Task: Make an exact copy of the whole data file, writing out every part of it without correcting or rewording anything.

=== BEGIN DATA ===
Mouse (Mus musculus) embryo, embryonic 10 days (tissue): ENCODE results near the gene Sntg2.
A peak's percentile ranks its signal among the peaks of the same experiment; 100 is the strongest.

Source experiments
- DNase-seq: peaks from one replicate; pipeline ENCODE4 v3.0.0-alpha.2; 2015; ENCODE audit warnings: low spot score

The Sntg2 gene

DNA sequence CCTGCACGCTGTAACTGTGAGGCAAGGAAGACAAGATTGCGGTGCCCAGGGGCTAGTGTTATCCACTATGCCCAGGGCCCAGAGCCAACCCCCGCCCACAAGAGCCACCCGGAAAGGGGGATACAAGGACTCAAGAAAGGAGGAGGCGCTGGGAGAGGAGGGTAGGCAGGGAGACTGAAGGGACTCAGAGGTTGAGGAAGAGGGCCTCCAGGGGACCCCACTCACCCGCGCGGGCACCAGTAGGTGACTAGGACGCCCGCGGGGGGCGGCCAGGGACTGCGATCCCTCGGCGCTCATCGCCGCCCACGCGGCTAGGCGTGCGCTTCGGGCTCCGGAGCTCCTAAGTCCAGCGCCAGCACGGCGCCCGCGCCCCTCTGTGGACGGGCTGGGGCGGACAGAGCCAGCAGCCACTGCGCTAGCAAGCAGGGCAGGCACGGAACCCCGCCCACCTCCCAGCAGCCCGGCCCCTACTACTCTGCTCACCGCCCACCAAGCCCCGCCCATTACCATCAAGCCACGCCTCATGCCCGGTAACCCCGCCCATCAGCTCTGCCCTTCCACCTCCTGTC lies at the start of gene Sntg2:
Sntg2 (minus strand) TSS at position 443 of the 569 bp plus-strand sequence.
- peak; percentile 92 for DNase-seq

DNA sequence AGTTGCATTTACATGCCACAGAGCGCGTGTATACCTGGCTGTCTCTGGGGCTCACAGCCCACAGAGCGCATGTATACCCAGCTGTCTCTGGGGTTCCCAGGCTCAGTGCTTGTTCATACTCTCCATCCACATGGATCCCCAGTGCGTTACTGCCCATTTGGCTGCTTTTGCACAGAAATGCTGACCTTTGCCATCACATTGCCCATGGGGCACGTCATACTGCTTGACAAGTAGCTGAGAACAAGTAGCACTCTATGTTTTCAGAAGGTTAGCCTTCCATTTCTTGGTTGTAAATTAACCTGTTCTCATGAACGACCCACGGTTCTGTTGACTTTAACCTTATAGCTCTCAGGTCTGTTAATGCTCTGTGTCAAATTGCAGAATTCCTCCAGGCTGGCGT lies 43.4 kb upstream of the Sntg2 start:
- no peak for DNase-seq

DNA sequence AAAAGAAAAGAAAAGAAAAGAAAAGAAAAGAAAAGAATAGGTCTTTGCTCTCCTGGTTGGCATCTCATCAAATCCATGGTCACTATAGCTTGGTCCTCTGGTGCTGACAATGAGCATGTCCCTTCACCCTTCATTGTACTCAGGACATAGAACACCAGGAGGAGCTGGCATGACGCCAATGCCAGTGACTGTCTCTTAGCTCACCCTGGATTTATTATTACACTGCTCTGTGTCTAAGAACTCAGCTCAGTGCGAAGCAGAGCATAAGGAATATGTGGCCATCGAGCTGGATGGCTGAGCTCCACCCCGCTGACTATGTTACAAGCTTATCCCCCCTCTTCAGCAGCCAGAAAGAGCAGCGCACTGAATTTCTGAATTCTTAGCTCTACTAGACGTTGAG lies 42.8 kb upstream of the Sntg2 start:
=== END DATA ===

Mouse (Mus musculus) embryo, embryonic 10 days (tissue): ENCODE results near the gene Sntg2.
A peak's percentile ranks its signal among the peaks of the same experiment; 100 is the strongest.

Source experiments
- DNase-seq: peaks from one replicate; pipeline ENCODE4 v3.0.0-alpha.2; 2015; ENCODE audit warnings: low spot score

The Sntg2 gene

DNA sequence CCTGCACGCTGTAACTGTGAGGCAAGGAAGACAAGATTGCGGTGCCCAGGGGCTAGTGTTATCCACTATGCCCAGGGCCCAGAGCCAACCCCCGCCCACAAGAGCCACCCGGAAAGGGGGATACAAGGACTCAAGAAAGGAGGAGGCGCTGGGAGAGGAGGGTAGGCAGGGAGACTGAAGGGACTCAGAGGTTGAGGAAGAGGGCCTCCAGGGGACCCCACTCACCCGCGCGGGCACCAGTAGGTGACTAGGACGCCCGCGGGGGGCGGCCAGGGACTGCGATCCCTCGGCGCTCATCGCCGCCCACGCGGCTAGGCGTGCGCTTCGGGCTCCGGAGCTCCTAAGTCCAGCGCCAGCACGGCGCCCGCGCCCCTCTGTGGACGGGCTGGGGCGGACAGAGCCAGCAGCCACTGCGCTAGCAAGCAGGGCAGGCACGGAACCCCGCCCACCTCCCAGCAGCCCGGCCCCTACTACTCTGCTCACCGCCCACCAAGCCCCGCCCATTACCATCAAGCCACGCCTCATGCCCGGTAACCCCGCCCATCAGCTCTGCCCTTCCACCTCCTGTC lies at the start of gene Sntg2:
Sntg2 (minus strand) TSS at position 443 of the 569 bp plus-strand sequence.
- peak; percentile 92 for DNase-seq

DNA sequence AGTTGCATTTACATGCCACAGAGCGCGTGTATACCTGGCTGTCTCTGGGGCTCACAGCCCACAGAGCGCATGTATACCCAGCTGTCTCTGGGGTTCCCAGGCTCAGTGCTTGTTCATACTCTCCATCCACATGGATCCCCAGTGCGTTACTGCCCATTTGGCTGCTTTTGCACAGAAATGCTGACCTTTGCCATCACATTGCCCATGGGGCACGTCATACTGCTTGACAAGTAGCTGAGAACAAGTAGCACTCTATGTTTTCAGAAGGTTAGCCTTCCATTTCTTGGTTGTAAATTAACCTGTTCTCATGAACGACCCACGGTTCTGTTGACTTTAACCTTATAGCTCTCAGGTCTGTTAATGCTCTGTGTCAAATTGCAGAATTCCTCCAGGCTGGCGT lies 43.4 kb upstream of the Sntg2 start:
- no peak for DNase-seq

DNA sequence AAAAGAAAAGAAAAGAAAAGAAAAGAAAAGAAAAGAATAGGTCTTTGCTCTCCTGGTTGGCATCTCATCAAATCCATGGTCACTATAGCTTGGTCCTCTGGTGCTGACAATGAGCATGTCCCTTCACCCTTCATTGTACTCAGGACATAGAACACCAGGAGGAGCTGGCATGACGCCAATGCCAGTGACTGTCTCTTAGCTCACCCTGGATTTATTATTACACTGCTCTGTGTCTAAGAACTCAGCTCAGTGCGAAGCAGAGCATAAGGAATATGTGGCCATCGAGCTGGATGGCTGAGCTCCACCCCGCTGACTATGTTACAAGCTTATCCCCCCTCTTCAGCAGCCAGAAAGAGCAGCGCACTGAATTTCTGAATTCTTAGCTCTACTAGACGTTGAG lies 42.8 kb upstream of the Sntg2 start: